Although currently it seems that there is “relative calm” on the border, Armenia and Azerbaijan continue fighting verbally on the social media and, more dangerously, physically in foreign countries where they have settled, writes Vasif Huseynov.
A communication channel set up in 2018 to discuss incidents along the front lines could be used for sharing preventative information to protect farmers and minimise risks of escalation on the Armenia-Azerbaijan border, a recent report from the International Crisis Group (ICG) suggests.
While Europe and the rest of the world is trying to cope with the coronavirus and searching for ways to re-energise their pandemic-affected economies, fighting broke out on 12 July on the border between Armenia and Azerbaijan. Armenia would appear by any rational analysis to have the only motive for starting the recent border skirmishes, writes James Wilson.
In a three-way call on Wednesday (22 July) with the foreign ministers of Azerbaijan and Armenia, the EU's top diplomat, Josep Borrell called for an end to armed confrontations following a flare-up of tensions last week along the international state border between the two countries.
Border clashes erupted again early on Thursday (16 July) between arch-foes Azerbaijan and Armenia after a brief pause the previous day, officials in both countries said, amid a flare-up over a decades-long territorial dispute.
In an exclusive interview, Hikmat Hajiev, head of the foreign affairs department of Azerbaijan’s presidential administration, explains the stakes of a recent armed clash at the border between Azerbaijan and Armenia, which he calls a deliberate provocation from Yerevan.
The European Union has called for respect of a ceasefire in Nagorno-Karabakh after a "serious incident" claimed the lives of three Azerbaijani soldiers as tensions in the breakaway region escalated on Sunday (12 July).
In an exclusive interview, a high official of Azerbaijan pointed at mafia-type relations between the unrecognized authorities of Nagorno-Karabakh and the government in Armenia as an obstacle for solving the long-lasting conflict. Hikmat Hajiev, head of the foreign affairs department...
On Monday (4 May), an online Summit of the Non–Aligned Movement (NAM) states was held at the initiative of Azerbaijani President Ilham Aliyev. Dr. Esmira Jafarova shares her impressions from this event.
Now, when the world is immersed in an enduring coronavirus crisis, it will be quite difficult for Armenia to carry this additional burden, writes Gulshan Pashayeva. Dr Gulshan Pashayeva is Board member of the Center of Analysis of International Relations...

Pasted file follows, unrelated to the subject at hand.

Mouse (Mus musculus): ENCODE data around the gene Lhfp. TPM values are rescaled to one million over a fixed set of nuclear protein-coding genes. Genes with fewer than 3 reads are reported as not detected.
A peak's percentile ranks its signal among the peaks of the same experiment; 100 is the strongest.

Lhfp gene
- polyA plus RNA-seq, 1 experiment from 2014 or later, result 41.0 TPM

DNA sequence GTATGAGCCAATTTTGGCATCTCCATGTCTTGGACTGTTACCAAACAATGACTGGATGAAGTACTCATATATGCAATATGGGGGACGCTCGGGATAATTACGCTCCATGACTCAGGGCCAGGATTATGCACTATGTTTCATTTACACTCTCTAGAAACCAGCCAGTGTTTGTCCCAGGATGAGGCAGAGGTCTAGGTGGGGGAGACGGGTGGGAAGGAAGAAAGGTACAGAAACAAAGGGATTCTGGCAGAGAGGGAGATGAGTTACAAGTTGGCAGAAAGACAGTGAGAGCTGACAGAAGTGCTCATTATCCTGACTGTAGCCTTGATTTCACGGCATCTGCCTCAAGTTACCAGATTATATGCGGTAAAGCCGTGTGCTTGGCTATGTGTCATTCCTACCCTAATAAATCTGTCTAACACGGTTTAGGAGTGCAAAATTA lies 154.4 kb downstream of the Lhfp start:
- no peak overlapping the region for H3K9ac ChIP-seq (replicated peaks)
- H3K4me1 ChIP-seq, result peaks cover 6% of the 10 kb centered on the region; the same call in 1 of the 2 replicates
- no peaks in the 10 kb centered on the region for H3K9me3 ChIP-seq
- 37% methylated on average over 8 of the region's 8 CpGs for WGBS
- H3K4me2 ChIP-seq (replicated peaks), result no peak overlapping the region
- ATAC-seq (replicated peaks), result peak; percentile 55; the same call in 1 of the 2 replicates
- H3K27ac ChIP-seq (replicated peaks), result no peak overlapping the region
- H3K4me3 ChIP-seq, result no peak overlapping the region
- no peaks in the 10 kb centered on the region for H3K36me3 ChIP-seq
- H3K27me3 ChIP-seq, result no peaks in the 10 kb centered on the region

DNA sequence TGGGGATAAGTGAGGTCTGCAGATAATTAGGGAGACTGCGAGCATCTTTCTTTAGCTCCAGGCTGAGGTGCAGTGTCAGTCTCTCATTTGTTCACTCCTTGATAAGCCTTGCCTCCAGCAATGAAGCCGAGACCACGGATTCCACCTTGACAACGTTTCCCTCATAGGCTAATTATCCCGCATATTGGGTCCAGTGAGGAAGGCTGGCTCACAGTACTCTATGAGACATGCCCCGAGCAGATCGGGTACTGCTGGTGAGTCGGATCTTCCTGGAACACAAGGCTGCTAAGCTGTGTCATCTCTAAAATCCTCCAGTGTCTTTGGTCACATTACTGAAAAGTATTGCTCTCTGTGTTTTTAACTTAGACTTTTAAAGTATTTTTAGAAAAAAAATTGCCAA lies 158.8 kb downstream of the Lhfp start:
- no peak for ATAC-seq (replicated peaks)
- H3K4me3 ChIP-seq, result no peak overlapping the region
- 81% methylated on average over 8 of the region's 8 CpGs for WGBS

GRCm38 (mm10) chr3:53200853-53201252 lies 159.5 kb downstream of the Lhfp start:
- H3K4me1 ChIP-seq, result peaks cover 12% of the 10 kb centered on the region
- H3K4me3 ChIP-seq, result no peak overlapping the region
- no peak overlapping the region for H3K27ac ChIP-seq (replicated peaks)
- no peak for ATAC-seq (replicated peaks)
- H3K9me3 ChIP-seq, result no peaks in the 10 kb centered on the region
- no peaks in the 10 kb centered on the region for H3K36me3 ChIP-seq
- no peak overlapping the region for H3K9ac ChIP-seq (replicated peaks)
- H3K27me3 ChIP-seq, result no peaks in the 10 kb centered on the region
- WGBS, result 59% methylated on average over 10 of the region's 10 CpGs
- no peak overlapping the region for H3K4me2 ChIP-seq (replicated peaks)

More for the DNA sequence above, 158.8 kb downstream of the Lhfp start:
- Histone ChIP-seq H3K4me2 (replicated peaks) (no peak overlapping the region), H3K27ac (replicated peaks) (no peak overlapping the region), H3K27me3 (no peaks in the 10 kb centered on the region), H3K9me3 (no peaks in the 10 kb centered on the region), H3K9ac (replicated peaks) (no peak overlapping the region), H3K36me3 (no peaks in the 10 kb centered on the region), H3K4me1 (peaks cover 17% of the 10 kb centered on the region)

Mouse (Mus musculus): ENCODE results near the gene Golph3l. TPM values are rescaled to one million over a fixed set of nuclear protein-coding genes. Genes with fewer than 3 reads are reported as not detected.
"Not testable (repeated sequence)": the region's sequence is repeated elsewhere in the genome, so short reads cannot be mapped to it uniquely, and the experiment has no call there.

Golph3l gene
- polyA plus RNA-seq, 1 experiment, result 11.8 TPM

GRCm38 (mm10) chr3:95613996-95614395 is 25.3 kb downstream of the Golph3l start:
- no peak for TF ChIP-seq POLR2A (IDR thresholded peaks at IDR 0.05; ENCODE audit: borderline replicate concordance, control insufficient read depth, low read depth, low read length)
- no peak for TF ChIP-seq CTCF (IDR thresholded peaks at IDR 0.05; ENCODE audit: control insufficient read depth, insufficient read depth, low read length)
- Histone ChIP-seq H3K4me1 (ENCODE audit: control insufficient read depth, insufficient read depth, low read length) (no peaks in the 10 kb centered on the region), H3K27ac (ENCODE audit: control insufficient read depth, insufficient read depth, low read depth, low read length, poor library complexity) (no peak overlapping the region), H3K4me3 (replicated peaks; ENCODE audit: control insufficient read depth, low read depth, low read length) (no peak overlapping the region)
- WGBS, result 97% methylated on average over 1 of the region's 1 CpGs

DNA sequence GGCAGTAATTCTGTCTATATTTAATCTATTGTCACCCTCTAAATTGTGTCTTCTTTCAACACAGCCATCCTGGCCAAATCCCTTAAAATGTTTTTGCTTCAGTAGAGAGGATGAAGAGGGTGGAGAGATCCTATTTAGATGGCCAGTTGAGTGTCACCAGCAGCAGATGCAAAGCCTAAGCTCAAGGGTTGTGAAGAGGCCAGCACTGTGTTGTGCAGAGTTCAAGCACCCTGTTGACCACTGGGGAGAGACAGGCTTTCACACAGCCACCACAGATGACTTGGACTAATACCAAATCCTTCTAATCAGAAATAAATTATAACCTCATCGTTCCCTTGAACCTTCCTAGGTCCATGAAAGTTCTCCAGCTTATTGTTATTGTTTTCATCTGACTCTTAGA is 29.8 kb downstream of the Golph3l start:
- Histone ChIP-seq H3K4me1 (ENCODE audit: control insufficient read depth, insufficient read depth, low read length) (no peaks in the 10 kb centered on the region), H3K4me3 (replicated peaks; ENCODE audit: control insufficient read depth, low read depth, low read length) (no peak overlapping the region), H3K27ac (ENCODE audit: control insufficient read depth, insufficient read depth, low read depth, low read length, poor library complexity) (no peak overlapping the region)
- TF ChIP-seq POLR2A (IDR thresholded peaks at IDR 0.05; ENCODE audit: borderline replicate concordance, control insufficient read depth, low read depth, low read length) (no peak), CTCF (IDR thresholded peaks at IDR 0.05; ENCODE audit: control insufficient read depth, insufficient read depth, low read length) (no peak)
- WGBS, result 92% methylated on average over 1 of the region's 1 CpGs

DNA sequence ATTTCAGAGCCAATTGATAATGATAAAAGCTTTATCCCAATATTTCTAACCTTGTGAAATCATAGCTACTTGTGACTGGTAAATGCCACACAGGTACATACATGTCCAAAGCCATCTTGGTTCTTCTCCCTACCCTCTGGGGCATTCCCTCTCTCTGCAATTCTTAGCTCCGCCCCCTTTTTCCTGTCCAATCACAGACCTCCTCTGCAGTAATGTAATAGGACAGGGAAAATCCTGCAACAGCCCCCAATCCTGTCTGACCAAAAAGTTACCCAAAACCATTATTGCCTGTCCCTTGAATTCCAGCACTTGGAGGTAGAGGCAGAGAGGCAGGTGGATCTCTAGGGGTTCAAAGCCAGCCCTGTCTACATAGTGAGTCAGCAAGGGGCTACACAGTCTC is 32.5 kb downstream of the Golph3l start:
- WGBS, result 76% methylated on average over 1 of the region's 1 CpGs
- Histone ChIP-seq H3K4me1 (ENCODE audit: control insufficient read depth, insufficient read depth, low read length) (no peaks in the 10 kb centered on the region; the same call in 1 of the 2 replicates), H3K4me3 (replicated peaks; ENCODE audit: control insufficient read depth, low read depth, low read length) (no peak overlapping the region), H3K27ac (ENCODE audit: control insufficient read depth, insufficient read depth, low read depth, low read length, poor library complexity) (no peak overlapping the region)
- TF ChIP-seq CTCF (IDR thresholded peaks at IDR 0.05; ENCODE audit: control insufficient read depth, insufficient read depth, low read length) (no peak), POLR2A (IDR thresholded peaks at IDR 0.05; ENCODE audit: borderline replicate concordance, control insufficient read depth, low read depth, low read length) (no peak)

As EU countries begin mulling exit strategies, EURACTIV takes a look at the COVID-19 situation in EU's Eastern neighbourhood, including the spread of the virus and a short overview of containment measures.
The authorities of the internationally unrecognised breakaway region of Nagorno-Karabakh are holding presidential and parliamentary elections amid international criticism and despite the coronavirus pandemic.
A 25-year supply contract has been signed with Italy, and the first Azeri gas is expected to start flowing before the end of 2020, said Vitaly Baylarbayov, deputy vice president of SOCAR, the State Oil Company of Azerbaijan.
Exit polls look good for the ruling party in Azerbaijan's snap elections, held on Sunday (9 February). The main difference compared to past elections is that many more young and Western-trained people are expected to fill the 125-seat Azeri Parliament.
Hikmat Hajiev, Head of the Foreign Affairs Department of Azerbaijan's Presidential Administration talks about the state of play of EU-Azerbaijan relations, geopolitics, trade and violent Soviet repression.
Azerbaijan will hold early elections on 9 February, eight months ahead of schedule, after President Ilham Aliyev agreed to the ruling party's request to dissolve parliament. The move is in line with a recent major government shakeup and the country's drive to modernise and rebuild EU ties.
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